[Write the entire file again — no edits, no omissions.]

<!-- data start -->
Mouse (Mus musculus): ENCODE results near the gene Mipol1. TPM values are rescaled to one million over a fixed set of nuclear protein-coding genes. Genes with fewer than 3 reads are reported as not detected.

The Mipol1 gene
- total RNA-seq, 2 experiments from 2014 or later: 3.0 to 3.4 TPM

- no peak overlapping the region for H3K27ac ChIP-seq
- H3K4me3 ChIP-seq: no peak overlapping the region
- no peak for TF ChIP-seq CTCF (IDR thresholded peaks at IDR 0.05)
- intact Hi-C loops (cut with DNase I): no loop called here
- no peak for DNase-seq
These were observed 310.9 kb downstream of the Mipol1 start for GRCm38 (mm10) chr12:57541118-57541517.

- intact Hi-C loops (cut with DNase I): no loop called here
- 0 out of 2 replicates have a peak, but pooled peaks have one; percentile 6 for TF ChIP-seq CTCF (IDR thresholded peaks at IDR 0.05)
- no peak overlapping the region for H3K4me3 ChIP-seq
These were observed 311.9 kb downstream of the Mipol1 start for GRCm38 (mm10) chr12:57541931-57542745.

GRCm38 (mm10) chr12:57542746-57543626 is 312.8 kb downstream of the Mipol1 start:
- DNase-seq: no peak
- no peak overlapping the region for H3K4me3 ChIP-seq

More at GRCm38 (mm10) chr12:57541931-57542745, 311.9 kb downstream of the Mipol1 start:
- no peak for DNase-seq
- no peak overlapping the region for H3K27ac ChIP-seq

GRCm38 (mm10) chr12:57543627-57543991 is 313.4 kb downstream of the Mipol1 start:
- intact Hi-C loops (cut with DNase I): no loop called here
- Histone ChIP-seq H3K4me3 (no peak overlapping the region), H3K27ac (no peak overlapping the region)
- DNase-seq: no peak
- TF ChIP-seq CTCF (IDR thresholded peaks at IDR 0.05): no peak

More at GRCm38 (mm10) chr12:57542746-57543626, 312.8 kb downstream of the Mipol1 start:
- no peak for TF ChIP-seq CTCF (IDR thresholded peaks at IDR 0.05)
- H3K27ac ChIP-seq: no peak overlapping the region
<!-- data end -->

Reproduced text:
Mouse (Mus musculus): ENCODE results near the gene Mipol1. TPM values are rescaled to one million over a fixed set of nuclear protein-coding genes. Genes with fewer than 3 reads are reported as not detected.

The Mipol1 gene
- total RNA-seq, 2 experiments from 2014 or later: 3.0 to 3.4 TPM

- no peak overlapping the region for H3K27ac ChIP-seq
- H3K4me3 ChIP-seq: no peak overlapping the region
- no peak for TF ChIP-seq CTCF (IDR thresholded peaks at IDR 0.05)
- intact Hi-C loops (cut with DNase I): no loop called here
- no peak for DNase-seq
These were observed 310.9 kb downstream of the Mipol1 start for GRCm38 (mm10) chr12:57541118-57541517.

- intact Hi-C loops (cut with DNase I): no loop called here
- 0 out of 2 replicates have a peak, but pooled peaks have one; percentile 6 for TF ChIP-seq CTCF (IDR thresholded peaks at IDR 0.05)
- no peak overlapping the region for H3K4me3 ChIP-seq
These were observed 311.9 kb downstream of the Mipol1 start for GRCm38 (mm10) chr12:57541931-57542745.

GRCm38 (mm10) chr12:57542746-57543626 is 312.8 kb downstream of the Mipol1 start:
- DNase-seq: no peak
- no peak overlapping the region for H3K4me3 ChIP-seq

More at GRCm38 (mm10) chr12:57541931-57542745, 311.9 kb downstream of the Mipol1 start:
- no peak for DNase-seq
- no peak overlapping the region for H3K27ac ChIP-seq

GRCm38 (mm10) chr12:57543627-57543991 is 313.4 kb downstream of the Mipol1 start:
- intact Hi-C loops (cut with DNase I): no loop called here
- Histone ChIP-seq H3K4me3 (no peak overlapping the region), H3K27ac (no peak overlapping the region)
- DNase-seq: no peak
- TF ChIP-seq CTCF (IDR thresholded peaks at IDR 0.05): no peak

More at GRCm38 (mm10) chr12:57542746-57543626, 312.8 kb downstream of the Mipol1 start:
- no peak for TF ChIP-seq CTCF (IDR thresholded peaks at IDR 0.05)
- H3K27ac ChIP-seq: no peak overlapping the region